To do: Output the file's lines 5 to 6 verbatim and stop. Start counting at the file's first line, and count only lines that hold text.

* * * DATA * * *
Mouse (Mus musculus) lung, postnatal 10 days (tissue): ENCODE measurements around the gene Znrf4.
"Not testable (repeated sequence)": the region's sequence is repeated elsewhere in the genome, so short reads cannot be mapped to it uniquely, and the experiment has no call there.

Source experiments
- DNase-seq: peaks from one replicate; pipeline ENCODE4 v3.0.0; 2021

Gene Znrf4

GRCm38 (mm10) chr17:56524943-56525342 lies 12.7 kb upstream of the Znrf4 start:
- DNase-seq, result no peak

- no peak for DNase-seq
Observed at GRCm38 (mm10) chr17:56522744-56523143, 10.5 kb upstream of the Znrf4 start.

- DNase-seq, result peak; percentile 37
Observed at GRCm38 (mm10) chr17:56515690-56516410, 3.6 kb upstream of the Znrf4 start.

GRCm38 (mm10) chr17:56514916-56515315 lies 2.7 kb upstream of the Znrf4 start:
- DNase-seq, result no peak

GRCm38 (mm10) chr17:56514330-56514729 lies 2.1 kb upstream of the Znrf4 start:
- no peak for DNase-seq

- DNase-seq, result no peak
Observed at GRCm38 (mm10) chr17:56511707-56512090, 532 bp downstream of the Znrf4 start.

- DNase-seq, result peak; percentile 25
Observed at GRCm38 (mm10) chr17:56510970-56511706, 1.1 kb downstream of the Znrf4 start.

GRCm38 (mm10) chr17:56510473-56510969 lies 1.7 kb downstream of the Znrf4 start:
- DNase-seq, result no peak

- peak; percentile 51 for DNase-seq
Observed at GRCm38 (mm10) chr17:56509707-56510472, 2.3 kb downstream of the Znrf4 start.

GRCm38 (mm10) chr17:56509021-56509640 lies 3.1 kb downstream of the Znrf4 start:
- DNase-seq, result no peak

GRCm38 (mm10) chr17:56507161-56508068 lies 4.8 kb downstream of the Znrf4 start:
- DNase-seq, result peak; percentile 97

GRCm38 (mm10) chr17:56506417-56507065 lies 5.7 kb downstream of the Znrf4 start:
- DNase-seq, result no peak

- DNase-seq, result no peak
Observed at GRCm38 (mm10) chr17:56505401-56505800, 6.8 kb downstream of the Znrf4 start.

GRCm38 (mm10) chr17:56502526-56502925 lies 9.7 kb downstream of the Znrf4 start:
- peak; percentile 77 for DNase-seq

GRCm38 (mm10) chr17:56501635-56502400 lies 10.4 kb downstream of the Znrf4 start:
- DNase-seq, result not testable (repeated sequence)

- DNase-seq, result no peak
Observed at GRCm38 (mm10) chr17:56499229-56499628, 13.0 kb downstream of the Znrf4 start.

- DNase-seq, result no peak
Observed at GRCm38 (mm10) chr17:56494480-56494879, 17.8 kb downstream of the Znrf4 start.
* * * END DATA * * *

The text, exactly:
Gene Znrf4

GRCm38 (mm10) chr17:56524943-56525342 lies 12.7 kb upstream of the Znrf4 start: